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Green beans and trains

The Erie provided the entertainment for Dad’s “slave labor”
Erie 2707
Erie Pacific 2707, a sister to the engine that enthralled author Noble during Ohio summers, is seen at Dunkirk, N.Y., 200 miles and two seasons away, but coincidently also alongside an NYC line.
Al Rung
My dad, after changing jobs following World War II, from Crosley Corp., in Cincinnati to one at Wright-Patterson Air Force Base near Dayton, Ohio, bought 3½ acres along Chambersburg Road in Montgomery County. This provided space for a gun-shooting range and a large garden. The garden plot produced sweet corn, onions, cabbage, tomatoes, green beans, lima beans, and peppers. Of course, all this produce had to be cultivated, picked, and prepared for cooking. That’s where my sister, Nancy, and I came in. I hoed weeds, and the two of us got to snap green beans and shell out the limas.

In order to get his “slave labor” to perform, Dad would take us train-watching. Dad loved trains and steam engines. Just three miles from home, over in the northwest corner of Greene County, was the Atlas Cement Co. on Spangler Road, near Osborn (now called Fairborn). Atlas had an adjacent limestone quarry, but coal for fuel was needed and the finished product had to be hauled away. This called for railroad service, so Atlas had located its plant next to the Erie Railroad’s line linking Marion and Dayton.

Historically, Osborn had been forced to pick up and move its entire town when the Miami Conservancy District acquired the land for a flood plain following a big flood in 1913. The railroads moved too. Both the Erie and Big Four (formally, the Cleveland, Cincinnati, Chicago & St. Louis) realigned their tracks to parallel rights of way, 50 yards apart, from Enon to the new Huffman Dam. Traffic was shared, with the Big Four handling the eastbound trains and the Erie westbounds. Osborn’s new passenger station was right between the two, at the Route 235 crossing. By 1949, only New York Central, parent of the Big Four, was running passenger trains here.

A competitor to Atlas, Southwest Portland Cement, was across the tracks from the station adjacent to the Big Four. Southwest Portland had its own little saddle-tank type switch engine, No 11. Atlas was two miles away on the other side of the paired tracks.

But back to those beans. After they were picked and put in brown paper bags, we would load them in our 1948 Kaiser auto and ride to Spangler Road and park overlooking the Erie’s lead to the Atlas yard. There, we would snap the green beans and shell out the limas. All the while, we would be watching for trains. If we were lucky, during our one-hour stay we would see one or two trains in each direction.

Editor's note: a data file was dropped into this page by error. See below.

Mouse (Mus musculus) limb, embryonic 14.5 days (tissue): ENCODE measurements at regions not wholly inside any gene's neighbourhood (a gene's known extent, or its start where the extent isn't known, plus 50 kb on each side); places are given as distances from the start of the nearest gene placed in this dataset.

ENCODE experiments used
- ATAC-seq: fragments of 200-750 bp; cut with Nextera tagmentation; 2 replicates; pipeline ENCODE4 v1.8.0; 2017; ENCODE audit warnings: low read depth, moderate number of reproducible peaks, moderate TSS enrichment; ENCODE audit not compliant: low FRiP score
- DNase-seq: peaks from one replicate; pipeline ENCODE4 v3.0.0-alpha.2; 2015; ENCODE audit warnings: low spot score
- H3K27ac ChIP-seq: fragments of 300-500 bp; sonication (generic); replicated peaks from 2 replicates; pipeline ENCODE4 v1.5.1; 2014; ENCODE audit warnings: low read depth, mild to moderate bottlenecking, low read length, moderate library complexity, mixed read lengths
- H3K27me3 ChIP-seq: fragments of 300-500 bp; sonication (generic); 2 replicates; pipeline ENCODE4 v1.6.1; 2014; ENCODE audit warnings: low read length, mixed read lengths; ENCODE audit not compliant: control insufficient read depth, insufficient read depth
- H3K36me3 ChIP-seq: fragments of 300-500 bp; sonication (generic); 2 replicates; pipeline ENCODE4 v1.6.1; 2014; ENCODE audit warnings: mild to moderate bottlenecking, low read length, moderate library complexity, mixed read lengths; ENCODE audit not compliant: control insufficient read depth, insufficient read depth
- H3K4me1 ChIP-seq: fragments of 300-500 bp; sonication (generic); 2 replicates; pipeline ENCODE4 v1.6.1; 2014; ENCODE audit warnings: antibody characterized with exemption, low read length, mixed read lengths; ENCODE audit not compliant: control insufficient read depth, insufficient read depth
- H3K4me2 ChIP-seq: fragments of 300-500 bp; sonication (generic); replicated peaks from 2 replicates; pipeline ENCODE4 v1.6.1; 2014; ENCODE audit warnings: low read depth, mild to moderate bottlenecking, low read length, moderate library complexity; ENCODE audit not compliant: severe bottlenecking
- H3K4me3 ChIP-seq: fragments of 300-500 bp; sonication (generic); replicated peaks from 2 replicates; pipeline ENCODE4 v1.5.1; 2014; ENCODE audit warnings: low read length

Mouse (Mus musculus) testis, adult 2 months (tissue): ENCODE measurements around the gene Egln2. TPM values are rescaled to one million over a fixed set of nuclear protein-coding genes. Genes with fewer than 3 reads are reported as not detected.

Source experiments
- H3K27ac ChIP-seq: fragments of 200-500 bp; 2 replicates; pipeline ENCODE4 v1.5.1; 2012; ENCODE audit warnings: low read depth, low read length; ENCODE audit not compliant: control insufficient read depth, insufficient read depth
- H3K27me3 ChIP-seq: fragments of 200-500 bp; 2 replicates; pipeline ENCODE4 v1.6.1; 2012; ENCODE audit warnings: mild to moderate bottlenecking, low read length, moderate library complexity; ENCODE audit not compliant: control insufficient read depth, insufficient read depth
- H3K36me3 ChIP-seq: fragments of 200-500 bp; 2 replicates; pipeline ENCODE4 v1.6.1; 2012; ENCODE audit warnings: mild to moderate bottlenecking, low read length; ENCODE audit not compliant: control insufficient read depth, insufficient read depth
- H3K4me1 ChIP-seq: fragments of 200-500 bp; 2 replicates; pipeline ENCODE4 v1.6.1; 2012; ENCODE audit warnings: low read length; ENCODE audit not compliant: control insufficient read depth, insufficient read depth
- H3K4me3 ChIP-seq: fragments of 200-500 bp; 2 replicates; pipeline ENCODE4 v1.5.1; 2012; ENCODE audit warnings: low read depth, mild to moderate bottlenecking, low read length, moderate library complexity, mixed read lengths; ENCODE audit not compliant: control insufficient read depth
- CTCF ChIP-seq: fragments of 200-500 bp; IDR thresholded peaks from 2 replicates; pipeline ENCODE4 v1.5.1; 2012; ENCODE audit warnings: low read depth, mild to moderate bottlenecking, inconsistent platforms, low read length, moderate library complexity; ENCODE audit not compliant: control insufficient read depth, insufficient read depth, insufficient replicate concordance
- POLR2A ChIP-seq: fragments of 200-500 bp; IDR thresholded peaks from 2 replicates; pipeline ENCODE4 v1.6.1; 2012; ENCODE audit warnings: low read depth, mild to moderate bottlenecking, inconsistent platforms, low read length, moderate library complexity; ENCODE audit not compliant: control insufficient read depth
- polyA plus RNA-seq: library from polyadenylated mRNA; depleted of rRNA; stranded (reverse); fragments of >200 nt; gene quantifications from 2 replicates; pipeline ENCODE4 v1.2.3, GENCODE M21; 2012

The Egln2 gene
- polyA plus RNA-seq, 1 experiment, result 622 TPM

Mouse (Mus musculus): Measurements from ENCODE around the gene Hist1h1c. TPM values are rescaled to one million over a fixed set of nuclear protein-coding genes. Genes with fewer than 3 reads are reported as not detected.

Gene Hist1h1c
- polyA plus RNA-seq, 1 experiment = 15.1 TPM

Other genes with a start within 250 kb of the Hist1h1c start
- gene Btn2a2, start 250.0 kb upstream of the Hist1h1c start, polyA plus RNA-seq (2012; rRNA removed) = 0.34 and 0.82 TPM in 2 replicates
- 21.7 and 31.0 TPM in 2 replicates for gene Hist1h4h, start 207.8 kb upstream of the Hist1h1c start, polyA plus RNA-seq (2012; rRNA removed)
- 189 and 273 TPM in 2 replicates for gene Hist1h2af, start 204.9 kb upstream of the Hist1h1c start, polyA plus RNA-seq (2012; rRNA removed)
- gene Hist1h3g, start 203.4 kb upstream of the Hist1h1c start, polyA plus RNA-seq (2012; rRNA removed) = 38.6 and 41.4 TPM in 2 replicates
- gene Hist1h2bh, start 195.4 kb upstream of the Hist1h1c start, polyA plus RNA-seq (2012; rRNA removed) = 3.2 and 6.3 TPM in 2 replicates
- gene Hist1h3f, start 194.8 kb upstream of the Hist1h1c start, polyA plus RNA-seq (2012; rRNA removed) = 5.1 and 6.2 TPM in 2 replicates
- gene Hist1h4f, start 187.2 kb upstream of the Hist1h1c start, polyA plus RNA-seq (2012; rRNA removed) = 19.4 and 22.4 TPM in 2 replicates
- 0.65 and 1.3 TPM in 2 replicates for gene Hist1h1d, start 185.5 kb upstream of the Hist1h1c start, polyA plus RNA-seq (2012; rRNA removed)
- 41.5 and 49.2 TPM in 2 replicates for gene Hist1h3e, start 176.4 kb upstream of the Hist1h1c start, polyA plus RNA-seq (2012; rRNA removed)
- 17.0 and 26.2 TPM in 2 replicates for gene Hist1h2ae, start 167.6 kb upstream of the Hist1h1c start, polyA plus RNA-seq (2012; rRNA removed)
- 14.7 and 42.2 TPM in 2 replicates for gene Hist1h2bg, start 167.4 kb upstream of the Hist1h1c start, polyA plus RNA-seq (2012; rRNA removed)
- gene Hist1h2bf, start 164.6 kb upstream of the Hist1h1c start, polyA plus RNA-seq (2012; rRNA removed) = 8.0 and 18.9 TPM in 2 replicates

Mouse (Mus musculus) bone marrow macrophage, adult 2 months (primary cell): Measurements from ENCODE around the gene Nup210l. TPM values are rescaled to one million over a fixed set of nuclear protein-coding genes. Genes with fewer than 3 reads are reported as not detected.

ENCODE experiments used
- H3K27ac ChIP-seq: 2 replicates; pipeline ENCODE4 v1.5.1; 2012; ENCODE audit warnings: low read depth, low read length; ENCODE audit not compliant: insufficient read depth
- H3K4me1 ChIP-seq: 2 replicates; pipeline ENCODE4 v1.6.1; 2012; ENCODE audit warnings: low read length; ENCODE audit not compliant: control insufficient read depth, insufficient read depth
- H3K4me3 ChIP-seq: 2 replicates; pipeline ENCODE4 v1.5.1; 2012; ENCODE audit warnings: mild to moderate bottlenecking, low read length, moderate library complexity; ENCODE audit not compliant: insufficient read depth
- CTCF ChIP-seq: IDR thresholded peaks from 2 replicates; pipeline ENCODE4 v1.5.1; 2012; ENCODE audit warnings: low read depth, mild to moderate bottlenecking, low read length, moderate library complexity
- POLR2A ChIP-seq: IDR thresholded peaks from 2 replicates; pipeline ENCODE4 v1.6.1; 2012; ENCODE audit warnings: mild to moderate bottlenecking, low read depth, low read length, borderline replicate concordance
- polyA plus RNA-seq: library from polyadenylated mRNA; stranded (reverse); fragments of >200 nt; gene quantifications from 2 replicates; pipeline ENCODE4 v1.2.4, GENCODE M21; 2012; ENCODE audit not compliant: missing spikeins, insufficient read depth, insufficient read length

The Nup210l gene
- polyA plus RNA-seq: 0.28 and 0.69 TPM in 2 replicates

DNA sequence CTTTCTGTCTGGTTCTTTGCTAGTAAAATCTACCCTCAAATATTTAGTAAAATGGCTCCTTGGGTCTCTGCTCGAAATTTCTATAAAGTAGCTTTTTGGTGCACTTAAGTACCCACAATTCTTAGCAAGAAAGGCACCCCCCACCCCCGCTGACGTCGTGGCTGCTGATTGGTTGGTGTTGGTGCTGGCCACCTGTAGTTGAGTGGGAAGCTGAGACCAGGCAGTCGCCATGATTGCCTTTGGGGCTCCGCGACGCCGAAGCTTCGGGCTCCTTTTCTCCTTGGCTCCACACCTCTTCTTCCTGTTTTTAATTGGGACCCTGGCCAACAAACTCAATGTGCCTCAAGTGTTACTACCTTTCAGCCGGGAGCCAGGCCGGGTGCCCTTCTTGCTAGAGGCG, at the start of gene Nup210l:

What made our day, though, was an Erie Pacific, usually a 2700-series K-4, switching cars in the Atlas yard. Back and forth they would go, clanking and banging all the while, sending smoke and cinders into the air. Erie’s K-4’s, Nos. 2710 to 2733, were built by Baldwin back in 1913-14, and their 69-inch drivers made them suitable for both passenger and light freight work. The small Vanderbilt tenders had room for 8,000 gallons of water and 14 tons of coal. One K-4, No. 2739, built by Alco at Schenectady in 1916, was Erie’s last operating steam engine; she was not scrapped until December 16, 1954.

After an hour working on the beans, we usually had them done and so turned the car around and headed for home. Our route led up over a hill on Route 4. Just over the top of the hill was a Dairy Queen drive-in, and Dad typically stopped and bought us kids chocolate sundaes, and one for himself too. Perhaps being “forced” to snap green beans wasn’t so bad after all.

The Atlas cement plant has been dis­mantled except for the silos, which are used by Southwest Portland Ce­­ment for storage, and some narrow-gauge track that served the quarry. The Erie tracks are gone, as is the Osborn depot, but rock ballast remains to mark the right of way. The Big Four and NYC have given way to Norfolk Southern, now the only railroad in Greene County. Saddletanker 11 was replaced by diesels, which were replaced by trucks. But I still have a sister, and pleasant memories.

First published in Winter 2006 Classic Trains magazine.


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Three stories written and photographed by Jim Shaughnessy.


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